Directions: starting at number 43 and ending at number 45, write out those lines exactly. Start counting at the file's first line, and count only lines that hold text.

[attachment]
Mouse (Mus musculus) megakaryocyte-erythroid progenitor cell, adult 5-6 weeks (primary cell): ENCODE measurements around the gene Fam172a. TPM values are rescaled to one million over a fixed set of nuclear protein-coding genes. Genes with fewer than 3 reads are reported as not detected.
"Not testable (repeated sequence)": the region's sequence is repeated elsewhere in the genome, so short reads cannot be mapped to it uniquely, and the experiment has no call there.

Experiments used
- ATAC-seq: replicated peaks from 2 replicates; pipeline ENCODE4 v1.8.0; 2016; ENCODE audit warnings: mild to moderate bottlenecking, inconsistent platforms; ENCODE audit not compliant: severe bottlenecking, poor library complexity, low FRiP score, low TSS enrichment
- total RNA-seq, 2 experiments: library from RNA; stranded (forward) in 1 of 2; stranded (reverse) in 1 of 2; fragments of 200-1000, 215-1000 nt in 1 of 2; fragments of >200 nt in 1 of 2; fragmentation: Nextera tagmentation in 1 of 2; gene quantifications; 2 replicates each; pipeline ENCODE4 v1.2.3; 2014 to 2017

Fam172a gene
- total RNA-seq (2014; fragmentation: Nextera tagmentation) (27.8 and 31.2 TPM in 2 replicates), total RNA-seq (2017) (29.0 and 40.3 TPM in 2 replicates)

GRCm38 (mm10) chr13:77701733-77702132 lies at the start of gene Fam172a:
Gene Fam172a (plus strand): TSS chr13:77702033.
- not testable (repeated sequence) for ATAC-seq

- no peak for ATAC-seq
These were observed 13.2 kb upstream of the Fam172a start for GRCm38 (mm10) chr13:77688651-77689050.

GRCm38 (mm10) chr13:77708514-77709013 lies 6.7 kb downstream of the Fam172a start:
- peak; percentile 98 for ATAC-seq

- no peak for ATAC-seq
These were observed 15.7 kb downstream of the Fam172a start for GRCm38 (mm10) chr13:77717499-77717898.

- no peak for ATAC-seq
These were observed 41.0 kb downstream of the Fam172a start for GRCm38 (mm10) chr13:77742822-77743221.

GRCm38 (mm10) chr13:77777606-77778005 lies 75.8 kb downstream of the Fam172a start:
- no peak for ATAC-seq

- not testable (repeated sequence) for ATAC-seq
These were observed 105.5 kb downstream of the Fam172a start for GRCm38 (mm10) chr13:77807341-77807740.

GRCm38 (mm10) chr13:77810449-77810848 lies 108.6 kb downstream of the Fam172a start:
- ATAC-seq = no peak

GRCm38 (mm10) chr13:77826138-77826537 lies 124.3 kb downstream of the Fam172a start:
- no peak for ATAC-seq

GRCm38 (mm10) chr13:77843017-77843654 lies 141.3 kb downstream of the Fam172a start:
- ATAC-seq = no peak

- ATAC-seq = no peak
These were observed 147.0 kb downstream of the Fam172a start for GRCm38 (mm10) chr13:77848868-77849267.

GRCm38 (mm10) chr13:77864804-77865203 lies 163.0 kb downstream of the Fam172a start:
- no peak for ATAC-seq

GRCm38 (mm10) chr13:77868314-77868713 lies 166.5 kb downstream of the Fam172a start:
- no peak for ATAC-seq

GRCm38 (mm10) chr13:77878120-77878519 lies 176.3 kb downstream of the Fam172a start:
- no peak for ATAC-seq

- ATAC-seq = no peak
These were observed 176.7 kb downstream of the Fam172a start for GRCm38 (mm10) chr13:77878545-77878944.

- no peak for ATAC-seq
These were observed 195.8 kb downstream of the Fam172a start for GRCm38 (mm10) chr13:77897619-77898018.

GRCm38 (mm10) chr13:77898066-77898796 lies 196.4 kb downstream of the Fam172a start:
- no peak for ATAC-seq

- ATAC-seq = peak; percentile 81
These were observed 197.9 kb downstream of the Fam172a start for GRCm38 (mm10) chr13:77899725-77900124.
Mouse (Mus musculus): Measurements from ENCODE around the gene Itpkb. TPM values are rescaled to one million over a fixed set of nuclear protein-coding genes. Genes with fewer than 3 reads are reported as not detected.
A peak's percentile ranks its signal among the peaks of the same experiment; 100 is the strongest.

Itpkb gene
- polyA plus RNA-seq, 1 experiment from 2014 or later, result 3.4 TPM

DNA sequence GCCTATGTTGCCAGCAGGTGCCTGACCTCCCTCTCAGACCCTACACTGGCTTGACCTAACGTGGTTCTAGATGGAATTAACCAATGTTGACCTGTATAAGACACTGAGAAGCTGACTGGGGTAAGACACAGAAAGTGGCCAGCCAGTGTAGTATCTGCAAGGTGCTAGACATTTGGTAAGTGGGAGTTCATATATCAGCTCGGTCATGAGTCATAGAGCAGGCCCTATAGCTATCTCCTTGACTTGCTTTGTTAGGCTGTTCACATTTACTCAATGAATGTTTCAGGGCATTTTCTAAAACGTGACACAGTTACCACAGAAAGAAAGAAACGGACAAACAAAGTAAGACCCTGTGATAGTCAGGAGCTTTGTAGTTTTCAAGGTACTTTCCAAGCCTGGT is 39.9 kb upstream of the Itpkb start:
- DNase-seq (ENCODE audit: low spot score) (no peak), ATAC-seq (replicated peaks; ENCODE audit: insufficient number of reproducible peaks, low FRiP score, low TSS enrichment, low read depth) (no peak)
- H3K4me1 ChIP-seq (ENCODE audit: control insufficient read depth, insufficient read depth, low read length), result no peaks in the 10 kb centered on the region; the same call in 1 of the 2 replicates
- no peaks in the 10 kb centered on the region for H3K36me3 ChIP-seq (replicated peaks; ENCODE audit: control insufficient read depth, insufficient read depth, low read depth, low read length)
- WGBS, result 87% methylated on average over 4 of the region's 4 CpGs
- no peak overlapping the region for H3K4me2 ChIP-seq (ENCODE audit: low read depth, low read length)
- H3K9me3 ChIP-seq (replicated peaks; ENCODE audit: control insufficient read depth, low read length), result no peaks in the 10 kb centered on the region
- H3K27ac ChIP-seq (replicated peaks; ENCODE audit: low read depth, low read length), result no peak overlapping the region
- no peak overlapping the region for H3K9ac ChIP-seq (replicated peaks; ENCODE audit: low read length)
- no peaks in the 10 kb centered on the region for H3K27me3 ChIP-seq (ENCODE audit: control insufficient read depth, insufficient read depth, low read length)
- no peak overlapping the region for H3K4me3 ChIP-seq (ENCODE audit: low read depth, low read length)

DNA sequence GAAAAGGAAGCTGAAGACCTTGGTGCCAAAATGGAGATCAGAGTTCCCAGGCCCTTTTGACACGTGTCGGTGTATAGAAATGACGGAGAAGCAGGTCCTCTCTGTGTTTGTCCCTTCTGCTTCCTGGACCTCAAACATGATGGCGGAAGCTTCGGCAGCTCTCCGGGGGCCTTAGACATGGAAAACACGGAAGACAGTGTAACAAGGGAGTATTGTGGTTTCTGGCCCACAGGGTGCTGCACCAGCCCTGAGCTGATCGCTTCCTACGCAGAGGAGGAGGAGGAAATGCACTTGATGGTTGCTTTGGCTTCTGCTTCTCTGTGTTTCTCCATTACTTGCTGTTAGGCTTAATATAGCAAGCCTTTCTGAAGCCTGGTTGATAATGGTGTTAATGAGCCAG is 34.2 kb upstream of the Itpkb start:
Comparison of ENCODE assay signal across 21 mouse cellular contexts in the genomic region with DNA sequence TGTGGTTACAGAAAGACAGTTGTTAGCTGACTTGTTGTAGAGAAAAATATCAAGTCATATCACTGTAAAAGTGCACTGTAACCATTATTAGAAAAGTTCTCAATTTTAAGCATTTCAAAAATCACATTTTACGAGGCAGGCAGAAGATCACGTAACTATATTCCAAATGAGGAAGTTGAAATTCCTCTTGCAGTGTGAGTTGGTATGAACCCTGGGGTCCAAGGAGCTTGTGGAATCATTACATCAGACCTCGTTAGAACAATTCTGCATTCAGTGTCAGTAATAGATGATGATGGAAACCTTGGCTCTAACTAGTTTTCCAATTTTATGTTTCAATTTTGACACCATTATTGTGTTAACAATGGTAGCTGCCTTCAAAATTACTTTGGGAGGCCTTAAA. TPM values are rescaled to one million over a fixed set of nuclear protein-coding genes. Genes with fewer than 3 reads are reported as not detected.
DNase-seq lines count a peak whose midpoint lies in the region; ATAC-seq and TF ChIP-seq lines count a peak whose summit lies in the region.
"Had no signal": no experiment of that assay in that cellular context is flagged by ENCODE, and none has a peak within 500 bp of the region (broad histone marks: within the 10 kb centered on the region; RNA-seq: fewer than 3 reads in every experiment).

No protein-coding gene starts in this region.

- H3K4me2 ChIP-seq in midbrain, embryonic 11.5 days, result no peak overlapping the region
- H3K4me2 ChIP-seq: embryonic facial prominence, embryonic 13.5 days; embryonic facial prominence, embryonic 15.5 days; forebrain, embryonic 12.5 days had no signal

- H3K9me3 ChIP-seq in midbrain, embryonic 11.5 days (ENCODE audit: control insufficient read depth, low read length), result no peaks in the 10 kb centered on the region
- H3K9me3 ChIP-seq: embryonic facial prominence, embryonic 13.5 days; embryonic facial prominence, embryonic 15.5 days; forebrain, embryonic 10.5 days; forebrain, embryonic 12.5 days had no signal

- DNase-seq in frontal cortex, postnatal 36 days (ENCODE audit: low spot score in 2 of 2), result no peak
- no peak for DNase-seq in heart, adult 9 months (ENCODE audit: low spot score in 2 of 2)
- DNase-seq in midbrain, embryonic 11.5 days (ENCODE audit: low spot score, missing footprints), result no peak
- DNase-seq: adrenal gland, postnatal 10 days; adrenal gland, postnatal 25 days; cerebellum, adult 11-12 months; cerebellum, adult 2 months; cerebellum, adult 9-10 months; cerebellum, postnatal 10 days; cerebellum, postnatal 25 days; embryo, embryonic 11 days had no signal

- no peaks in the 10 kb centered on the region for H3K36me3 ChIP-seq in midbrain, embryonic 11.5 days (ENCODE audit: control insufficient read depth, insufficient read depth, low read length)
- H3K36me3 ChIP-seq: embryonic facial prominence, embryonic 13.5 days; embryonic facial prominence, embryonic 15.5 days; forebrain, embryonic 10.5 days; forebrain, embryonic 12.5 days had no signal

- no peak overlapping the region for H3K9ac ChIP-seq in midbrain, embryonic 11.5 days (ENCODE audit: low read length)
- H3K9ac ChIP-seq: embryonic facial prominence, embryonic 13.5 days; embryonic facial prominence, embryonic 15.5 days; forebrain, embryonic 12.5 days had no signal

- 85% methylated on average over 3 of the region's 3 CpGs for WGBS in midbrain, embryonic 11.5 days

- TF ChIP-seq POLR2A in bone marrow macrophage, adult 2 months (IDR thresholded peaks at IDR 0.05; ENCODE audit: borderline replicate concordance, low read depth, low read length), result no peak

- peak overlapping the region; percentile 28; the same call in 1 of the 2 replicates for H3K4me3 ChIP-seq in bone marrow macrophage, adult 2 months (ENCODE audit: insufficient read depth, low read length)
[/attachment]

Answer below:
- ATAC-seq = peak; percentile 81
These were observed 197.9 kb downstream of the Fam172a start for GRCm38 (mm10) chr13:77899725-77900124.
Mouse (Mus musculus): Measurements from ENCODE around the gene Itpkb. TPM values are rescaled to one million over a fixed set of nuclear protein-coding genes. Genes with fewer than 3 reads are reported as not detected.